The opening concert of the 2013 Edinburgh International Festival was a Scottish-Russian collaboration. The RSNO, the home team on home turf, featured two Russian soloists, all under the baton (or, more accurately, the open hands) of Valery Gergiev at Usher Hall.

Valery Gergiev © Alberto Venzago
Valery Gergiev
© Alberto Venzago

Daniil Trifonov, who wowed 2012 Edinburgh Festival audience and critics alike, featured in the first half’s only work, Prokofiev’s 1921 Piano Concerto no. 3 in C. The most frequently played of his five piano concertos, the work is rich in what David Fanning’s fine programme note described as “idiosyncratic pianistic agility... alongside his psychological need to startle and delight”. It is certainly a work of great and sudden contrasts, pitting the feverish against the free-floating. These mercurial changes were nailed by conductor, soloist and orchestra alike, particularly in the central Andantino – Allegro, whose variations on a burlesque gavotte theme provide ample scope for the musical quick change artist.

Gergiev’s attentions swept the full 180° of the forces before him, allowing the audience to witness the urgency of his petitions. This prompted me to think that such high-octane, in-the-moment focus, facially expressed, could easily be mistaken for admonishment by a sensitive soul.

Trifonov seemed to be having great fun in the work’s quirky and ironic moments; to be reaching into some distant sphere in the more eerie, searching passages; to play like a man possessed in frenzied climaxes. The last was particularly the case as the work neared its conclusion. Trifonov’s possession by the music, the result of honed technique and supreme musicianship, seemed miles from showbiz histrionics. Audience reaction seemed to be with me on this: the capacity crowd simply erupted. Sustained cheering and applause were acknowledged with an encore, no. 2 from Nikolai Medtner’s Fairy Tales, Op. 51. I was taken with how, as in the Prokofiev, this 22-year-old soloist assumed a new mood and language so instantly and so completely.

Just before the concert, outgoing festival director Jonathan Mills, together with Korean artist Hyung Su Kim, launched “Media Skins: Digital Kaleidoscope”. Housing e-flyers of coming performances and (soon) clips from past ones, these trailer-cum-aide-memoir, on-street screens reflect the theme of this year’s festival: how artists engage with technology. It’s not instantly obvious how an opening concert of pre-1940 symphonic works fits, until one recalls that Prokofiev’s 1939 cantata Alexander Nevsky is an adaptation of his score for Sergei Eisenstein’s 1938 film of the same name. The director was greatly impressed with the composer’s ability to provide music which impeccably mirrored the action. James M. Keller’s excellent, extensive programme note wove together the many strands of this historical collaboration’s provenance and reception.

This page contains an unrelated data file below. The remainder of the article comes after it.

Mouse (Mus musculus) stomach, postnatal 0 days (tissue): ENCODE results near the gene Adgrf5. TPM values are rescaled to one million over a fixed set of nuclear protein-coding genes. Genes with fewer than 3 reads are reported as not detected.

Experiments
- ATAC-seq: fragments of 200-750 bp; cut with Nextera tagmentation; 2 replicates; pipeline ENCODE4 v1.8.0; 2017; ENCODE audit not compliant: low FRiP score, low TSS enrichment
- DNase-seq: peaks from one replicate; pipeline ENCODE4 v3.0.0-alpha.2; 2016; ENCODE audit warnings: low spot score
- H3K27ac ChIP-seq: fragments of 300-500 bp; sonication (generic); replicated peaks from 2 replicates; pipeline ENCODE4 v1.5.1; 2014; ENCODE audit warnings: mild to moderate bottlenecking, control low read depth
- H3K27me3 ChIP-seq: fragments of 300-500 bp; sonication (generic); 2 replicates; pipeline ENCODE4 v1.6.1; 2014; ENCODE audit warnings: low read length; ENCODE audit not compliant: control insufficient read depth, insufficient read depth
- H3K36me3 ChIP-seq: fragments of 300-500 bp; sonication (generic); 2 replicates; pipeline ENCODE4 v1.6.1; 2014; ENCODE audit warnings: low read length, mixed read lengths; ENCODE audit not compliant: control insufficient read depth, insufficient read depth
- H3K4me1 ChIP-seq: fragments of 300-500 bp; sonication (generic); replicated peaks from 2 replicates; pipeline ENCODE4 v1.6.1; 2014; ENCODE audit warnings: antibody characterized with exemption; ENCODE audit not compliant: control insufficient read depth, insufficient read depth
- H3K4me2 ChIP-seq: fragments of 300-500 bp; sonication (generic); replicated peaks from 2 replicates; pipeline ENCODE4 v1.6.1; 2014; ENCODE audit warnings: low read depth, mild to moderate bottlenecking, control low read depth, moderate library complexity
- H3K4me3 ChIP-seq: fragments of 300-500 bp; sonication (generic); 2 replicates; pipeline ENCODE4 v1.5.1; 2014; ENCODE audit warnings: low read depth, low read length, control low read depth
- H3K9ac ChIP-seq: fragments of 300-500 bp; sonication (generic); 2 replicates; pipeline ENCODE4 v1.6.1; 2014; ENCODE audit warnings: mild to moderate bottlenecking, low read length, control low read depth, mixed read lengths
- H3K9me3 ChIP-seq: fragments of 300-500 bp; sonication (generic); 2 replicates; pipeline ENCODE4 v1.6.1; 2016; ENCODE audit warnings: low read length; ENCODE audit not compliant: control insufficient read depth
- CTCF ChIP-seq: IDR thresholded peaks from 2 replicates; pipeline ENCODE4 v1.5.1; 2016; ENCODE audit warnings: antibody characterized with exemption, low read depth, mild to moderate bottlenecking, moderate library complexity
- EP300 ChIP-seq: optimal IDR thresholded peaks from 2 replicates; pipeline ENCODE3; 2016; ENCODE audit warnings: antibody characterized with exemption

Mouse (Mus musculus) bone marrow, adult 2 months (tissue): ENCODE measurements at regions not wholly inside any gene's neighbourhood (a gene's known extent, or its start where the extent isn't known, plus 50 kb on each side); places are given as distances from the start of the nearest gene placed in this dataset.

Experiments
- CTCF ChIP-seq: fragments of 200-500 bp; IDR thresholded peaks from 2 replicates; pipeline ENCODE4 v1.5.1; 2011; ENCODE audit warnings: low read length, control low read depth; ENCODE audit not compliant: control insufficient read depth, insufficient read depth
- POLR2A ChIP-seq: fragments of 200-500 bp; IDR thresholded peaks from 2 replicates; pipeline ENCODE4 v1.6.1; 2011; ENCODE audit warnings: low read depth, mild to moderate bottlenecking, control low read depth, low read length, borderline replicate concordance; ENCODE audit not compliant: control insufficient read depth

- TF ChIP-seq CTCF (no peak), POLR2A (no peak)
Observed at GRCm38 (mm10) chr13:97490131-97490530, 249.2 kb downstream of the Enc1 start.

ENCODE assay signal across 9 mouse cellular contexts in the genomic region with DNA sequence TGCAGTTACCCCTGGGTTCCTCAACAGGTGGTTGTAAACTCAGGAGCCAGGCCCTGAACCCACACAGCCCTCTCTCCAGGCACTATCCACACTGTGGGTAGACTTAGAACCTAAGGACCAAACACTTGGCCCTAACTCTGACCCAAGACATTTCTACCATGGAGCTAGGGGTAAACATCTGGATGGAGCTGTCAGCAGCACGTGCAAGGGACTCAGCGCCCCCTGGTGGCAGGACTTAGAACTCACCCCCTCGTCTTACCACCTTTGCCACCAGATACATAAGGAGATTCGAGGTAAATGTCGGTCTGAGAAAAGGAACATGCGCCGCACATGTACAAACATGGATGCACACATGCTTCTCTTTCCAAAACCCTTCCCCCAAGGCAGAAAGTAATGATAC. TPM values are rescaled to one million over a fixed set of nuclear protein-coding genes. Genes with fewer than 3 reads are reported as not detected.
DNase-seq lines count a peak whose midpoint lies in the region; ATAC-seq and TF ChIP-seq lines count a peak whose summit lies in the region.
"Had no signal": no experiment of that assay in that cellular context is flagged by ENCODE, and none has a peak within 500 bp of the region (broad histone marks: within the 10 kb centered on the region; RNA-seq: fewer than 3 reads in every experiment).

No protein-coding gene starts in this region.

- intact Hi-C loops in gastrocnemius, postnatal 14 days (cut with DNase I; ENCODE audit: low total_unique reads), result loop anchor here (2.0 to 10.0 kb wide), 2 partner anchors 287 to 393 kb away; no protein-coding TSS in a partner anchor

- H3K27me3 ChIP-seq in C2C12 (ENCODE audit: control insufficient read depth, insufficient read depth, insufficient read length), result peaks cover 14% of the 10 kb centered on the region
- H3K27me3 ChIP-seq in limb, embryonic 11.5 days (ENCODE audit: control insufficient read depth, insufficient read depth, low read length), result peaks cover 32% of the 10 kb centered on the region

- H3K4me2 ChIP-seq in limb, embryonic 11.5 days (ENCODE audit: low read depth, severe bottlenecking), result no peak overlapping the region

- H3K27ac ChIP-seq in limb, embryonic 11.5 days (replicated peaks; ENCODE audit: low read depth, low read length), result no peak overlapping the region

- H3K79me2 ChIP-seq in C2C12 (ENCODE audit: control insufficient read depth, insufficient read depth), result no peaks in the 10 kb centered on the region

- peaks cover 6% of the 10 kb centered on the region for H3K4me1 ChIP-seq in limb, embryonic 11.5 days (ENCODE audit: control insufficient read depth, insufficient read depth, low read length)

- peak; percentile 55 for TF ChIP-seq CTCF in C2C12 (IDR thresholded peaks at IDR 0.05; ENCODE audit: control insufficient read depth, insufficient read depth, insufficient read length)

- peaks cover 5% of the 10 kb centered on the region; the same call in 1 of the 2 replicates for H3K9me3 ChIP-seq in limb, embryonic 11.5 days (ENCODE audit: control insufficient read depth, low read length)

The eponymous hero, Alexander Yaroslavich (1220–63), earned the sobriquet Nevsky after routing invading Swedes in the 1240 Battle of Neva. Although the film depicts the 1242 defeat of crusading Teutonic Knights, it communicates thinly veiled concern over 1930s German ambitions, evidenced by its withdrawal from circulation during the short-lived Molotov-Ribbentrop Pact of Non-aggression.

The cantata’s seven movements follow the film’s dramatic contour, climaxing in the fifth, “The Battle on the Ice”. This iconic scene, a celebrated cinematic achievement, concludes when Lake Peipus’ ice cracks, revealing a watery grave for the heavily armoured invaders. The 171-strong Edinburgh Festival Chorus, excellently directed by Christopher Bell, reached terrifying levels of not only volume but aggression. The terror communicated was not the defenders’ Russian but the aggressors’ Latin.

I was especially impressed with Gergiev and the RSNO during an accelerando which, although not yet having seen the film, I feel sure depicted that gripping moment when opposing armies break into a run as they approach one another. This moment alone tends me towards Eisenstein’s high option of Prokofiev.

The slaughter subsided, the solo mezzo-soprano’s only movement arrived. I was extremely impressed by Yulia Matochkina’s ability to enter the proceedings relatively late on and, in an instant, to redirect the mood. While it’s true that around one minute’s orchestral music had preceded her entry, the sound of this first and only solo voice, and the dark beauty and depth it conveyed, were suddenly very affecting. A truly operatic performer, Matochkina, arms extended, continued to survey the scene of devastation during the closing orchestral bars. I also found, in the poetry of this section, relief from the bombast of other passages of the text, and fully acknowledge that this opinion comes easily when you are not a public figure in Stalinist Russia.

The closing movement’s celebrations, tinged with a warning to future would-be invaders, yielded to huge applause and three curtain calls for all who had contributed to this wonderfully memorable evening.